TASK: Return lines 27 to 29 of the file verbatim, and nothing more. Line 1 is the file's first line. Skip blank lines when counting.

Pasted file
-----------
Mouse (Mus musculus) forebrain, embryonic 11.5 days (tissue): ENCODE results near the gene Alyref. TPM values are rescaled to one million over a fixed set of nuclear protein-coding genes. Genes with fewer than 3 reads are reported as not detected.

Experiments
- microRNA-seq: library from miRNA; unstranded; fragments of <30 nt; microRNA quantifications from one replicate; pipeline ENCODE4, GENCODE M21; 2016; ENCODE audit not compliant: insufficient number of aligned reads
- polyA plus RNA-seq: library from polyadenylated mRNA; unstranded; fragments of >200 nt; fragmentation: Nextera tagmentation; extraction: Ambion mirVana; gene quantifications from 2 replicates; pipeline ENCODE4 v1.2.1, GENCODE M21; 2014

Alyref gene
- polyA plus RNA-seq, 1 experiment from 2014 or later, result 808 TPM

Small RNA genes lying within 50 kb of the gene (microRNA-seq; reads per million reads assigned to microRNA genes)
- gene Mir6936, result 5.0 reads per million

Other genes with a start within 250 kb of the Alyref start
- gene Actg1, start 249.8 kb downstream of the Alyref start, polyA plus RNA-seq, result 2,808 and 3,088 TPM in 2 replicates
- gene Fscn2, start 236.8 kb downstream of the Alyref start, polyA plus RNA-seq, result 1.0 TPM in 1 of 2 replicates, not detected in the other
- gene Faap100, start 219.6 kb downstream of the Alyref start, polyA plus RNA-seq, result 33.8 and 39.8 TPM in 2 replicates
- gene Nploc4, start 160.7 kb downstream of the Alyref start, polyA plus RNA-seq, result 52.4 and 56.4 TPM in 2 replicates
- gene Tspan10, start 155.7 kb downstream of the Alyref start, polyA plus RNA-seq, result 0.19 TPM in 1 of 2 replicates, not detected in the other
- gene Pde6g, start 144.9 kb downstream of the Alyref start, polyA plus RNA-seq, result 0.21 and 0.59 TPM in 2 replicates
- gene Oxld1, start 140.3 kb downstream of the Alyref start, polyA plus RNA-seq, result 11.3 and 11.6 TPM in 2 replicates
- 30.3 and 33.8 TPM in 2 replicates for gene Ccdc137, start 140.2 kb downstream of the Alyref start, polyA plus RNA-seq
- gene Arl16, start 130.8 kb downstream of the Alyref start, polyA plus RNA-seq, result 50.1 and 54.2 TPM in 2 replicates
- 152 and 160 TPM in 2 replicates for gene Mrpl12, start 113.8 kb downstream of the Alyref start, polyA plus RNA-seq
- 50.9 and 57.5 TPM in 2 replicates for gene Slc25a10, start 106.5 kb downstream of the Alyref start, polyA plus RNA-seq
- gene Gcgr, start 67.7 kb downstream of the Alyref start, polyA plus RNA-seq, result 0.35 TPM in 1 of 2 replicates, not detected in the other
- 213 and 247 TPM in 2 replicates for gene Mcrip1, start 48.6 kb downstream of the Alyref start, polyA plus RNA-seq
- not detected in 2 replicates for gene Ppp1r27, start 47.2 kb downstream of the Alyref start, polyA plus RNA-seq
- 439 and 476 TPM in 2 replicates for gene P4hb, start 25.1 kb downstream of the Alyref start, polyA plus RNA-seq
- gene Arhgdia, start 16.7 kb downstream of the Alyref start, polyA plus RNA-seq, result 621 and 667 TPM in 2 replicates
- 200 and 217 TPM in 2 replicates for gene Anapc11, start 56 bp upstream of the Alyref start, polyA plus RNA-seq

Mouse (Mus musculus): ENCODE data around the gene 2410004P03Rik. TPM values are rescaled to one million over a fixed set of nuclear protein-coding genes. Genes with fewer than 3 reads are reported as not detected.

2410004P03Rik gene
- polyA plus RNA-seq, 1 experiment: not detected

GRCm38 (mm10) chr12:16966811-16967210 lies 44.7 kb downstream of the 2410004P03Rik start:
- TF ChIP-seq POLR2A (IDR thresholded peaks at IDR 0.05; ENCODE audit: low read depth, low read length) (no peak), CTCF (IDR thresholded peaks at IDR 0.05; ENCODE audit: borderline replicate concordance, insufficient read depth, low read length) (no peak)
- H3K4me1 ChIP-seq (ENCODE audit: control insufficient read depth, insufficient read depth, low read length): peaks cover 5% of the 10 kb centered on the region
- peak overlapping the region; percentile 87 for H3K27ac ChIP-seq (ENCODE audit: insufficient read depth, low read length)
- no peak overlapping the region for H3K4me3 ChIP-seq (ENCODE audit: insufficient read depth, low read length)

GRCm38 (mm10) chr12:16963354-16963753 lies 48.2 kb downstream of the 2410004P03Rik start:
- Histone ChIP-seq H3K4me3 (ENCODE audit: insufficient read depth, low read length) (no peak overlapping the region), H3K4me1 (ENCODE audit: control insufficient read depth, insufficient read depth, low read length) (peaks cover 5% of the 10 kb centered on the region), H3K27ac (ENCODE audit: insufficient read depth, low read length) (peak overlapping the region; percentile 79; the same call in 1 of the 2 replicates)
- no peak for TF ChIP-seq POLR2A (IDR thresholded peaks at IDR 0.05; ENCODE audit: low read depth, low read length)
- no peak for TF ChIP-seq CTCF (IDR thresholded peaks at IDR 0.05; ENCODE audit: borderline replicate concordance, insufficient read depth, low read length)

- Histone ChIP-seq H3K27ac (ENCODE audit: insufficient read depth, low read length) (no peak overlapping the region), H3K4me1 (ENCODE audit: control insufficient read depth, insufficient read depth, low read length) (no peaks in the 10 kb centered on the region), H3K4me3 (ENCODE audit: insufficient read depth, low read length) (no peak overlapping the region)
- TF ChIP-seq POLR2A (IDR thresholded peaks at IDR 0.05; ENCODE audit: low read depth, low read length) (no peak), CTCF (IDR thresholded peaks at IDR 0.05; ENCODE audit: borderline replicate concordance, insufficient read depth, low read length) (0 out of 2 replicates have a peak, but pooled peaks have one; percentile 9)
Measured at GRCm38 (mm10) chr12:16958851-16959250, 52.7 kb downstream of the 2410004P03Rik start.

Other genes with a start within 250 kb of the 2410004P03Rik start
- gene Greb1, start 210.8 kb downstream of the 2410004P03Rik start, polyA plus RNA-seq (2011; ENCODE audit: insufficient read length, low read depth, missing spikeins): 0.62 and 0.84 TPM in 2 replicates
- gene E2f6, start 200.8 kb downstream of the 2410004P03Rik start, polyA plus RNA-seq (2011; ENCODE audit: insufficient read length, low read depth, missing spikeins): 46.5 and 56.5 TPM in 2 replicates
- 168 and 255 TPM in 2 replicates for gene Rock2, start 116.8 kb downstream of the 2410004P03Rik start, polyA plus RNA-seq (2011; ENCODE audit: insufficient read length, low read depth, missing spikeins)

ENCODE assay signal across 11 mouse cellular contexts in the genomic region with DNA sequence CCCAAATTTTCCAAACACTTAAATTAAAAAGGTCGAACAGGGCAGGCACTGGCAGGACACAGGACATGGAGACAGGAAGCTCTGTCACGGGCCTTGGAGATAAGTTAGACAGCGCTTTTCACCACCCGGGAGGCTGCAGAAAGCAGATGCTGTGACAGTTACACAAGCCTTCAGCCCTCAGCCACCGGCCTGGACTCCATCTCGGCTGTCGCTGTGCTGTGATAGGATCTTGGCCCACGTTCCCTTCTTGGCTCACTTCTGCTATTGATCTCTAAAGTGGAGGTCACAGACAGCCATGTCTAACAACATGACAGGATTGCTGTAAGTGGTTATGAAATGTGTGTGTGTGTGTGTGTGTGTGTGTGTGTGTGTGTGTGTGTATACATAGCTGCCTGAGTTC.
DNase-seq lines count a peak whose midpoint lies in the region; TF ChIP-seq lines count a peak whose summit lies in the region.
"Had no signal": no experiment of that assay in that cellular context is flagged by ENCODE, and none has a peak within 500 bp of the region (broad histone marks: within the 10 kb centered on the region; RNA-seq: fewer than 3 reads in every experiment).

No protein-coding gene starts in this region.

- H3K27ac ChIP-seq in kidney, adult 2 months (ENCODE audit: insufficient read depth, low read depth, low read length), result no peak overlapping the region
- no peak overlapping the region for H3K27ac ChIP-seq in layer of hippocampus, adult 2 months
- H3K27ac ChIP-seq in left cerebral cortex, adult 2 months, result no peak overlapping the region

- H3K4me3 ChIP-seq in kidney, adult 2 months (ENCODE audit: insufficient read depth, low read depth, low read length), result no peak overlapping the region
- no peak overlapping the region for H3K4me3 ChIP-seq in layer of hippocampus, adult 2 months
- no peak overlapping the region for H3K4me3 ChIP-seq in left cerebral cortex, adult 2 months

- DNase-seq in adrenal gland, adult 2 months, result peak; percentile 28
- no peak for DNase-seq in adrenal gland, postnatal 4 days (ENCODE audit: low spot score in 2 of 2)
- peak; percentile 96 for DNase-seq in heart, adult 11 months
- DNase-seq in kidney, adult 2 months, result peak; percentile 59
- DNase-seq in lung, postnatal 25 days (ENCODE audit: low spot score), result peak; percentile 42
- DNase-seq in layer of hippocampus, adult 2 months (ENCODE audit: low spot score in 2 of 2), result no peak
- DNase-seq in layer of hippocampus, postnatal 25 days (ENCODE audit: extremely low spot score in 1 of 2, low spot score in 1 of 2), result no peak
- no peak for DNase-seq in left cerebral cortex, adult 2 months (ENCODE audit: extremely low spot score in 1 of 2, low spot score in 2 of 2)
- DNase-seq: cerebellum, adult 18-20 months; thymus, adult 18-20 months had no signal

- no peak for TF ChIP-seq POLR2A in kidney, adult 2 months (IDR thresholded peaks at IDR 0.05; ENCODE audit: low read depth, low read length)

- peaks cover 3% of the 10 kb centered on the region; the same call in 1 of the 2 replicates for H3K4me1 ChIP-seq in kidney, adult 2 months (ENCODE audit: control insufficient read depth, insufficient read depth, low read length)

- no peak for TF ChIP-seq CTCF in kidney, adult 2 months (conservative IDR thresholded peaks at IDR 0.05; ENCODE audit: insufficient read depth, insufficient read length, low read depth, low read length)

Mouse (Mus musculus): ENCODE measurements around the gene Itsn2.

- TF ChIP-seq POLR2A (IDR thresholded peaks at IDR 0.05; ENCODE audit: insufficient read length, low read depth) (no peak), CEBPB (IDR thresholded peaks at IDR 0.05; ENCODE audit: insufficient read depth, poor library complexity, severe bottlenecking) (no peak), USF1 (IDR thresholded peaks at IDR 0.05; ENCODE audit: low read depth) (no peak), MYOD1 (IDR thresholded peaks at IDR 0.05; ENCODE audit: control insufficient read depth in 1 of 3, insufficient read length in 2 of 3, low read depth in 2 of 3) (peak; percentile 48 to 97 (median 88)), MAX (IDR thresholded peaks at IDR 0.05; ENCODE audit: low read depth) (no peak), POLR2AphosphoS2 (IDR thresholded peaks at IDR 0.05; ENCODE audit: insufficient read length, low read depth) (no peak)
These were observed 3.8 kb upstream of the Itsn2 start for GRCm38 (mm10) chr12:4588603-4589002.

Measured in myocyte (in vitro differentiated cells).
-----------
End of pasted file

Mouse (Mus musculus): ENCODE data around the gene 2410004P03Rik. TPM values are rescaled to one million over a fixed set of nuclear protein-coding genes. Genes with fewer than 3 reads are reported as not detected.

2410004P03Rik gene
- polyA plus RNA-seq, 1 experiment: not detected